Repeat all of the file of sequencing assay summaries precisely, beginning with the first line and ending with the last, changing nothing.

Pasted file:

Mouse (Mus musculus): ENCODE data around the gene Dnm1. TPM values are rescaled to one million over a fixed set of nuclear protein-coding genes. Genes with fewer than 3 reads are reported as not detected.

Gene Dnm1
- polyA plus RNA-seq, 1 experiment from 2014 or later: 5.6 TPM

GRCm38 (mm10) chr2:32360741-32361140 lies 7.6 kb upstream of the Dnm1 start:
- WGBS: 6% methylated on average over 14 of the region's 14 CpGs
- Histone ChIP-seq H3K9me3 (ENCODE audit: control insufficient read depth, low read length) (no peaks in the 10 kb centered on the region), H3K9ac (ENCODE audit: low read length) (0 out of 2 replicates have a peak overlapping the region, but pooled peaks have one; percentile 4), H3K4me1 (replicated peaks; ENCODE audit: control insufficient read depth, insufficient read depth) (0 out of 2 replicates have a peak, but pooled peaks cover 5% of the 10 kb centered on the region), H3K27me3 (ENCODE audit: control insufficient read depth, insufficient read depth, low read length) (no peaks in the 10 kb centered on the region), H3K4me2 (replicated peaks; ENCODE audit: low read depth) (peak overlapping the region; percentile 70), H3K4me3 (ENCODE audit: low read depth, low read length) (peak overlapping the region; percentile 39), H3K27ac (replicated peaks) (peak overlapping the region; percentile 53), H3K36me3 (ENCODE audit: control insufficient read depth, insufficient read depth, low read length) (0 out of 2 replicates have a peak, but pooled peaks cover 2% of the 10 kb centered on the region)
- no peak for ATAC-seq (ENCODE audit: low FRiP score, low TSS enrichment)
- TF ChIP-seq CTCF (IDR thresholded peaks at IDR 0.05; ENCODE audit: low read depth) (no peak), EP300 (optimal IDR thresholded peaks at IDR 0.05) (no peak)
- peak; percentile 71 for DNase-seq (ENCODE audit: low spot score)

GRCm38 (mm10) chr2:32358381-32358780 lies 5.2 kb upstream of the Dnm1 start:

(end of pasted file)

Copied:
Mouse (Mus musculus): ENCODE data around the gene Dnm1. TPM values are rescaled to one million over a fixed set of nuclear protein-coding genes. Genes with fewer than 3 reads are reported as not detected.

Gene Dnm1
- polyA plus RNA-seq, 1 experiment from 2014 or later: 5.6 TPM

GRCm38 (mm10) chr2:32360741-32361140 lies 7.6 kb upstream of the Dnm1 start:
- WGBS: 6% methylated on average over 14 of the region's 14 CpGs
- Histone ChIP-seq H3K9me3 (ENCODE audit: control insufficient read depth, low read length) (no peaks in the 10 kb centered on the region), H3K9ac (ENCODE audit: low read length) (0 out of 2 replicates have a peak overlapping the region, but pooled peaks have one; percentile 4), H3K4me1 (replicated peaks; ENCODE audit: control insufficient read depth, insufficient read depth) (0 out of 2 replicates have a peak, but pooled peaks cover 5% of the 10 kb centered on the region), H3K27me3 (ENCODE audit: control insufficient read depth, insufficient read depth, low read length) (no peaks in the 10 kb centered on the region), H3K4me2 (replicated peaks; ENCODE audit: low read depth) (peak overlapping the region; percentile 70), H3K4me3 (ENCODE audit: low read depth, low read length) (peak overlapping the region; percentile 39), H3K27ac (replicated peaks) (peak overlapping the region; percentile 53), H3K36me3 (ENCODE audit: control insufficient read depth, insufficient read depth, low read length) (0 out of 2 replicates have a peak, but pooled peaks cover 2% of the 10 kb centered on the region)
- no peak for ATAC-seq (ENCODE audit: low FRiP score, low TSS enrichment)
- TF ChIP-seq CTCF (IDR thresholded peaks at IDR 0.05; ENCODE audit: low read depth) (no peak), EP300 (optimal IDR thresholded peaks at IDR 0.05) (no peak)
- peak; percentile 71 for DNase-seq (ENCODE audit: low spot score)

GRCm38 (mm10) chr2:32358381-32358780 lies 5.2 kb upstream of the Dnm1 start: